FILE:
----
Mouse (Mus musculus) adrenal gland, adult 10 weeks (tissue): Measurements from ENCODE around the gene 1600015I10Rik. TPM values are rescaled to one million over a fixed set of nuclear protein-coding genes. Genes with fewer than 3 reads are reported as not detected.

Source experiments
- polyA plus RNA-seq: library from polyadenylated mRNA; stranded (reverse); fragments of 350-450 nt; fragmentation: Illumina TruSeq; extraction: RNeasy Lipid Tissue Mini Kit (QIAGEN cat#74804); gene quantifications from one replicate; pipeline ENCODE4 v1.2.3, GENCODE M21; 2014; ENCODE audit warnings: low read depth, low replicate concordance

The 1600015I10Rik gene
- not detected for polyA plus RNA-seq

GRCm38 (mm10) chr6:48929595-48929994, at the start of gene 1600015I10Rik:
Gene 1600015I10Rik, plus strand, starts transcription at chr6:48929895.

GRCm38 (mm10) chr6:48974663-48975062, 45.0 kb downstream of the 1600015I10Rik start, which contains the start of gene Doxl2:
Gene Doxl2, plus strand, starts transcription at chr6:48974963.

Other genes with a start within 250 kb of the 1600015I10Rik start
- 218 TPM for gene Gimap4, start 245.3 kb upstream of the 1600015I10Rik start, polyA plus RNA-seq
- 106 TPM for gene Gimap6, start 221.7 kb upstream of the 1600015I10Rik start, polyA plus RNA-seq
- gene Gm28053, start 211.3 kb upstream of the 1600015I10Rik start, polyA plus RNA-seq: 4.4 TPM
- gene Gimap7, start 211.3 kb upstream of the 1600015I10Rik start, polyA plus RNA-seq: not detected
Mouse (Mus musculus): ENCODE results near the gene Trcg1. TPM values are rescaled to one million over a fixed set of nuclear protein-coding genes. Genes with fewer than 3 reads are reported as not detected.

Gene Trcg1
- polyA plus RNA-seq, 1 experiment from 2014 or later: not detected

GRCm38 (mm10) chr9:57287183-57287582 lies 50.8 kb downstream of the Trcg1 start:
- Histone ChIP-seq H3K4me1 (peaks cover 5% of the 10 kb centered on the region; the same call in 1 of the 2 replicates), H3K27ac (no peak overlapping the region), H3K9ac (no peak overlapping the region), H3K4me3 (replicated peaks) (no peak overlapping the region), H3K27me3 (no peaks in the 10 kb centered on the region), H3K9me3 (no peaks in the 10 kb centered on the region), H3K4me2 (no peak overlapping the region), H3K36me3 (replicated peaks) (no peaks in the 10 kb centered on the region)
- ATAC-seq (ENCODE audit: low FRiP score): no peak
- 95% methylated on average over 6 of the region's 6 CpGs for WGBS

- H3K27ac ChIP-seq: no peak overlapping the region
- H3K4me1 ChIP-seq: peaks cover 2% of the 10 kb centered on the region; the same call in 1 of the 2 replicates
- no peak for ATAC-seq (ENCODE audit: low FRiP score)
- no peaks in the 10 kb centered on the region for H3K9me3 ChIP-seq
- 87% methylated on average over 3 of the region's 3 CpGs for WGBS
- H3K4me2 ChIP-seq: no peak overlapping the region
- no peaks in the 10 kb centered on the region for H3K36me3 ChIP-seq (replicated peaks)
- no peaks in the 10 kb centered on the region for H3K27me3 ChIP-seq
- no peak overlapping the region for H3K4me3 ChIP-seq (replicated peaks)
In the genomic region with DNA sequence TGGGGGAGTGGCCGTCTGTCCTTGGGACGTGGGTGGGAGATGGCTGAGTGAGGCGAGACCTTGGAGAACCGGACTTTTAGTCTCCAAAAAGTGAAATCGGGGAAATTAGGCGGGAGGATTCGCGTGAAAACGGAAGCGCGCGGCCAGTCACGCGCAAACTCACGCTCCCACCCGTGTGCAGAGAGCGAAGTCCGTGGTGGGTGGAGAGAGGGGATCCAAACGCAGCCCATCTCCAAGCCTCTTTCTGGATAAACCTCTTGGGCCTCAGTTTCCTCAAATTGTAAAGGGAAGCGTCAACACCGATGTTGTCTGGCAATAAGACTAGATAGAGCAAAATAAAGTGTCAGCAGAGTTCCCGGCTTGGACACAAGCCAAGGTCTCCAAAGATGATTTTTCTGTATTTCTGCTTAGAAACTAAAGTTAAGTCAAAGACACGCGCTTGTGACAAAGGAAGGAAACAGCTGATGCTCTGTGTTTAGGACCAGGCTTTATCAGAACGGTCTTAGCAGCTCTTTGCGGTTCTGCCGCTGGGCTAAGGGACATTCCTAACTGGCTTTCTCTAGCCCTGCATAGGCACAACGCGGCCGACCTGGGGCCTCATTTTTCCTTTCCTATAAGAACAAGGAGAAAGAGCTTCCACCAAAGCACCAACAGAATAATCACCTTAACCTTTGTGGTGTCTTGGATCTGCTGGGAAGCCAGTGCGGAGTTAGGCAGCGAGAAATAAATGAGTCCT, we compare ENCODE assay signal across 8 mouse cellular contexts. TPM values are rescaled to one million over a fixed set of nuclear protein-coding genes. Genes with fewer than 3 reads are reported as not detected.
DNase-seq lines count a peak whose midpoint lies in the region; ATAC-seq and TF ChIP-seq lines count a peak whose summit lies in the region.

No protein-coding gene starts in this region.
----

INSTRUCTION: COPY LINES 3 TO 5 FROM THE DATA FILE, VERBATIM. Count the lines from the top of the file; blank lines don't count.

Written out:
- polyA plus RNA-seq: library from polyadenylated mRNA; stranded (reverse); fragments of 350-450 nt; fragmentation: Illumina TruSeq; extraction: RNeasy Lipid Tissue Mini Kit (QIAGEN cat#74804); gene quantifications from one replicate; pipeline ENCODE4 v1.2.3, GENCODE M21; 2014; ENCODE audit warnings: low read depth, low replicate concordance

The 1600015I10Rik gene
- not detected for polyA plus RNA-seq